They met in a direct rematch three-months later for the vacant USBA cruiserweight title. Cole heeded the lesson from the first fight and won 116-112 on all three scorecards.
Cole bested future WBA cruiserweight titleholder Nate Miller (UD 12) and former two-time world title challenger Frankie Swindell (TKO 11) in subsequent USBA title defenses that helped move him closer to a world title fight.
“Ice” Cole’s big chance came when he met IBF titlist James Warring in July 1992.
“It was very close until the end of the fight,” said Cole, who won a 12-round unanimous decision. “Both of us were very tall and long but at the end of the ninth, 10th, 11th and 12th, I came on very strong and dominated the rounds.
“It was a great, special moment. I didn’t realize the notoriety of me being a world champ and how big it was until after I became world champ.
“I want to give him credit, he was probably one of the best athletes I fought. He was drafted out of college to play football and after a couple of years of professional football, he tried kick-boxing and won a world title in kick-boxing and then after that he decided to try boxing and won a world title in boxing.”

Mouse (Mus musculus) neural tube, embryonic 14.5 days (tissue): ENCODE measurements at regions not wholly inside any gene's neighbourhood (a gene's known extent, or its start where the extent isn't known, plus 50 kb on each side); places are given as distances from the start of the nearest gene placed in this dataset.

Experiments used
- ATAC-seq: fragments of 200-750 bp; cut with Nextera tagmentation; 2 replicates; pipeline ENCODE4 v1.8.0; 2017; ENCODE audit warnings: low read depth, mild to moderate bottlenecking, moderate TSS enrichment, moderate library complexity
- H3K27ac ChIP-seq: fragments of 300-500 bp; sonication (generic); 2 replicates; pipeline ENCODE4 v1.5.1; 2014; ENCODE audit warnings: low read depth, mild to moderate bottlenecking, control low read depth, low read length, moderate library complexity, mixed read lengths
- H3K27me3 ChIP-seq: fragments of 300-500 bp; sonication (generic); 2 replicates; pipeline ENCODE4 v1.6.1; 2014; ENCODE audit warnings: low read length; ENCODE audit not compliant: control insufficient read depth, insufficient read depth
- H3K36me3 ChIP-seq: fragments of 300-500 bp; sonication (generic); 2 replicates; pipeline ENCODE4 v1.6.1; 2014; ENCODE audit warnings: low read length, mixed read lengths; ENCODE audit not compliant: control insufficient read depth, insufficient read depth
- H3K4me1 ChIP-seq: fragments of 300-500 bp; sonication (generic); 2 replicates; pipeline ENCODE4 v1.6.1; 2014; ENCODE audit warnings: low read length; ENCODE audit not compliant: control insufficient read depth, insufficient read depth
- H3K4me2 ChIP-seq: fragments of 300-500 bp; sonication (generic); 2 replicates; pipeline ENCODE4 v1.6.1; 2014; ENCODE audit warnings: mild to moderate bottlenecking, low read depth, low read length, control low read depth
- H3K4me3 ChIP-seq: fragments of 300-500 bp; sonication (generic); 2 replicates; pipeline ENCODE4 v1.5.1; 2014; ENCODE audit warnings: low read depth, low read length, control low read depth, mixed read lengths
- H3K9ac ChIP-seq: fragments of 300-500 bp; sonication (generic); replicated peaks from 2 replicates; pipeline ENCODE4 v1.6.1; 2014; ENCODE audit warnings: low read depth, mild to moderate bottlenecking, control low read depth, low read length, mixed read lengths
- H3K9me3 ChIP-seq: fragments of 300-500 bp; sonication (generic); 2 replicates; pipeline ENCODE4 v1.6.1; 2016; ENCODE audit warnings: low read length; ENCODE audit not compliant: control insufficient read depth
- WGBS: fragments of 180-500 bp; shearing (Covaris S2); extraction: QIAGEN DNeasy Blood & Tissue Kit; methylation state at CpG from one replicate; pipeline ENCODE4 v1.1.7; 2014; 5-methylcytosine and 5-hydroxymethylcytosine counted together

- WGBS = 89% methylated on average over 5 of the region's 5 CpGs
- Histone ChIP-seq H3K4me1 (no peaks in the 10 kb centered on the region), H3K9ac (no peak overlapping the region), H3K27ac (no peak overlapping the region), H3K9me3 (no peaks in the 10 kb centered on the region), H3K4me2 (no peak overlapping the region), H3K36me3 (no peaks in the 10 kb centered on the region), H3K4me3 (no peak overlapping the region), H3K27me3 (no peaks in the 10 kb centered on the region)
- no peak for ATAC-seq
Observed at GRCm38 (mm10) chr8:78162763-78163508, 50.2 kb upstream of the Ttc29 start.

Over the next three-years, Cole made five successful defenses. His title reign was bookended by a pair of wins over big-punching Uriah Grant (UD 12/ UD 12). He also traveled to a neutral venue in Moscow, Russia to beat former world champion Glenn McCrory (UD 12) after both sides said they wouldn’t fight in the other’s home country. It was also the first world title fight in Russia. He later stopped Vincent Boulware (TKO 5) and scored a second win over Miller (UD 12).
However, at 6-foot-4, the lean cruiserweight was busting at the seams and in search of bigger paydays and greater glory. He decided to vacate his title and move up to heavyweight and face two-time heavyweight champion Tim Witherspoon in January 1996.
However, despite making a career high purse nothing ran smoothly.
“I didn’t know what they were offering,” he said regrettably. “They asked me what I wanted and I said $250,000. I later found out that they would have gone up to $350,000.
“Witherspoon was not so good for me because I was in a big car accident about three weeks before the fight and I couldn’t move. My back was so bad but I had a contract that if I beat Tim then I would fight Riddick Bowe.
“I couldn’t move much but figured that I could out hustle the big guys but I got outhustled by Tim.”
The gamble didn’t pay off and Cole lost a near shutout 10-round decision to Witherspoon and saw those potential plans go up in smoke. Although he bounced back with a win, he was stopped by rising star Michael Grant (RTD 10).
Those defeats set the tone and over the course of the next decade Cole won some and lost some in boxing’s glamor division. He shared a ring with the likes of Kirk Johnson (D 10/ L UD 10), Corrie Sanders (L TKO 1), Jameel McCline (L UD 10), Juan Carlos Gomez (L TKO 5) and Jeremy Williams (D 10).
He gave former IBF and WBC heavyweight champion Hasim Rahman a difficult night’s work in March 2003.